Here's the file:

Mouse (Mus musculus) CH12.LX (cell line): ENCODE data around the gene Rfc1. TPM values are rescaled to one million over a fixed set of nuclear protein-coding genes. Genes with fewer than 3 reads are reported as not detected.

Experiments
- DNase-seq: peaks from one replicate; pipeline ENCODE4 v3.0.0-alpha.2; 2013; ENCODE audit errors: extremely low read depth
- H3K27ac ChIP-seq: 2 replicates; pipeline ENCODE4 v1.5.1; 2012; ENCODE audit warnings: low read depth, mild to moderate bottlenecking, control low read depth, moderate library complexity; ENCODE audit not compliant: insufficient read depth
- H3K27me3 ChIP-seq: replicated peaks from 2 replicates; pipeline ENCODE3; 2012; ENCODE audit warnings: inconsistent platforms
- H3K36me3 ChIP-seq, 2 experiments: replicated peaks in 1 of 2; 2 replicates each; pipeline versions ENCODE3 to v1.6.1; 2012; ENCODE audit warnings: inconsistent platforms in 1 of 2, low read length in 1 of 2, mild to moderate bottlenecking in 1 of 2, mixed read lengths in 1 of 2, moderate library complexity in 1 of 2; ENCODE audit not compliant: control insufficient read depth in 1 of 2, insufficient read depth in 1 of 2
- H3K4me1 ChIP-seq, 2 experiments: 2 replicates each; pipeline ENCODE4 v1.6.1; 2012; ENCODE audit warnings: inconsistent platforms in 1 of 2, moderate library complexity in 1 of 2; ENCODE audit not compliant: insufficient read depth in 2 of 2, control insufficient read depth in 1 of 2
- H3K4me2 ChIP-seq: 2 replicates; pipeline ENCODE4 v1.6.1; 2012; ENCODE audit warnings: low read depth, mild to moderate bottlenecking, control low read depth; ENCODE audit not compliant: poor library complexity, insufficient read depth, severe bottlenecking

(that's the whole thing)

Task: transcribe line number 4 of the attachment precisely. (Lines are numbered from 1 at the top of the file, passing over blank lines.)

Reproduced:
- H3K27ac ChIP-seq: 2 replicates; pipeline ENCODE4 v1.5.1; 2012; ENCODE audit warnings: low read depth, mild to moderate bottlenecking, control low read depth, moderate library complexity; ENCODE audit not compliant: insufficient read depth